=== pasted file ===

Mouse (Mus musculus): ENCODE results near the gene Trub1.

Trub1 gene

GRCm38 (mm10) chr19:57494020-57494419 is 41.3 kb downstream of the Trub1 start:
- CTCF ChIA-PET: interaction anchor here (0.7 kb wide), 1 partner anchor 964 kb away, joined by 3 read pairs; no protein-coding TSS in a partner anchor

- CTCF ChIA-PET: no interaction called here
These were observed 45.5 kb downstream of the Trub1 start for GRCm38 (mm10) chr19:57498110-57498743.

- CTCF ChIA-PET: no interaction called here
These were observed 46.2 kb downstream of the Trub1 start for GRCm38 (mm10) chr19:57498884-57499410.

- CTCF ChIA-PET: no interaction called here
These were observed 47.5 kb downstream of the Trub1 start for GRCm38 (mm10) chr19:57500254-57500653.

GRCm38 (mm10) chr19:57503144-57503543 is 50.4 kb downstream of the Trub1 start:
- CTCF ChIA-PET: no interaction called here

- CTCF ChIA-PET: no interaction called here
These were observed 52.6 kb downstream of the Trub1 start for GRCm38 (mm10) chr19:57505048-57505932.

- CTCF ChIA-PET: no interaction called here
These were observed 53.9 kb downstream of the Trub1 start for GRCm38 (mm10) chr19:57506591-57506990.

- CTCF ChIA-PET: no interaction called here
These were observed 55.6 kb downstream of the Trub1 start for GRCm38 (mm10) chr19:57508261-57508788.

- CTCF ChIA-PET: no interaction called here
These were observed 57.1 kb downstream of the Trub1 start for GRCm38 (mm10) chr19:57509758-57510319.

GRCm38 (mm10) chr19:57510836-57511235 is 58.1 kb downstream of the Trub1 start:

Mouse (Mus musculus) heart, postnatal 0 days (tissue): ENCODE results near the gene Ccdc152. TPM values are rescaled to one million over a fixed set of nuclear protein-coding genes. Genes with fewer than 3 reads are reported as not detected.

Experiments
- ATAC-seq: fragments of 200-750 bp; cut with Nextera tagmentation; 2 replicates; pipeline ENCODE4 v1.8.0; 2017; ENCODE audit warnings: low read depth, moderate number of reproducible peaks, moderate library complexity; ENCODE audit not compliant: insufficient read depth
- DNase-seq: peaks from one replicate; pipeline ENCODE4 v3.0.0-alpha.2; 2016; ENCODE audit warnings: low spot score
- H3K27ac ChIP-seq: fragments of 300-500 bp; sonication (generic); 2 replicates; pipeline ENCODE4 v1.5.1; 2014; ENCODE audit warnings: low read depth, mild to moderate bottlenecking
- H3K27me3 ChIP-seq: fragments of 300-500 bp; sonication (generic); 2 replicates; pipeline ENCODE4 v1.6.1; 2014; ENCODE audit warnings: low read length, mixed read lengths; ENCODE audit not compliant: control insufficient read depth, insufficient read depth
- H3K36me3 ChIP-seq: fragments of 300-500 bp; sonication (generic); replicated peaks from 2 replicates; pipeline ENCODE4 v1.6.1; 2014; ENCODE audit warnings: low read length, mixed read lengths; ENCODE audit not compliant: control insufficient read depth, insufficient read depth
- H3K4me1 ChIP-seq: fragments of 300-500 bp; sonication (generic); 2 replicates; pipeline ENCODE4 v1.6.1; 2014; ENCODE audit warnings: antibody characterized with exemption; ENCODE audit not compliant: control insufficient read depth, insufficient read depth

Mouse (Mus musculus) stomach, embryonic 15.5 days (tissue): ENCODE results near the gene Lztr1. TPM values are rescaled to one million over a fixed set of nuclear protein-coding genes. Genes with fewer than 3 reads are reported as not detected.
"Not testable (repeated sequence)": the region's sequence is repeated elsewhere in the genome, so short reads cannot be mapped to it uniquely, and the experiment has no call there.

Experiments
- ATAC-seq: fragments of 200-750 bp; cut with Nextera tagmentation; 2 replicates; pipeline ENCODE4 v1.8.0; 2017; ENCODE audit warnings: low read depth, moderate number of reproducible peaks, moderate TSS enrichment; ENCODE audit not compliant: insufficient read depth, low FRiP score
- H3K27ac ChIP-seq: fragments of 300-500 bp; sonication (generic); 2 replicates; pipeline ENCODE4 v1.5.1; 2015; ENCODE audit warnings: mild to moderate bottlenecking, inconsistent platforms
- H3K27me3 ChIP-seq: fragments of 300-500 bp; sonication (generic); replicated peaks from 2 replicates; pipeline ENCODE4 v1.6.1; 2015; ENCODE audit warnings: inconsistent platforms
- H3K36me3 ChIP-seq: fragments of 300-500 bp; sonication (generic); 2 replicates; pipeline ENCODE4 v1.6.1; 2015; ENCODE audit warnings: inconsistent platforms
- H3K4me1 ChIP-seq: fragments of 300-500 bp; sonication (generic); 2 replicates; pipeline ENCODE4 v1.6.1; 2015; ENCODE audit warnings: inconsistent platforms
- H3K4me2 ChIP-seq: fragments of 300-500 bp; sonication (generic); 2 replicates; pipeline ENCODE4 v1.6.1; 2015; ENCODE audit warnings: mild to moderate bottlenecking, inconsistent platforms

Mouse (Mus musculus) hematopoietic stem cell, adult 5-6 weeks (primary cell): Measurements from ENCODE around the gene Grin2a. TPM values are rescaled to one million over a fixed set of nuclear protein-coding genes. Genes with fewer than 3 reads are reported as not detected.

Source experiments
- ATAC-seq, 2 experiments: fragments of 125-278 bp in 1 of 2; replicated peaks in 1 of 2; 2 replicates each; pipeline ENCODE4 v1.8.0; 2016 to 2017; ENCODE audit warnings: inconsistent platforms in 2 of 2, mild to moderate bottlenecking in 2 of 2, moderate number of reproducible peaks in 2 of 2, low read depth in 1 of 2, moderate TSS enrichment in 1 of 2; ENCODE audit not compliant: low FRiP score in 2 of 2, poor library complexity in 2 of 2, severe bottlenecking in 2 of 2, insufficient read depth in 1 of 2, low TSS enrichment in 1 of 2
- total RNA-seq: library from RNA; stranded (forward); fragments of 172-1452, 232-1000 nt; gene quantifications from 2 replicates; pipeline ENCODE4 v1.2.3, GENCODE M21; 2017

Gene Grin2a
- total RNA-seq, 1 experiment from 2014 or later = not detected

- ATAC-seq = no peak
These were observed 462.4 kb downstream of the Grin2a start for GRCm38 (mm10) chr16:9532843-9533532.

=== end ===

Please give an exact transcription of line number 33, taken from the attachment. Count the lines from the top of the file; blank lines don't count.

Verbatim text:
- ATAC-seq: fragments of 200-750 bp; cut with Nextera tagmentation; 2 replicates; pipeline ENCODE4 v1.8.0; 2017; ENCODE audit warnings: low read depth, moderate number of reproducible peaks, moderate TSS enrichment; ENCODE audit not compliant: insufficient read depth, low FRiP score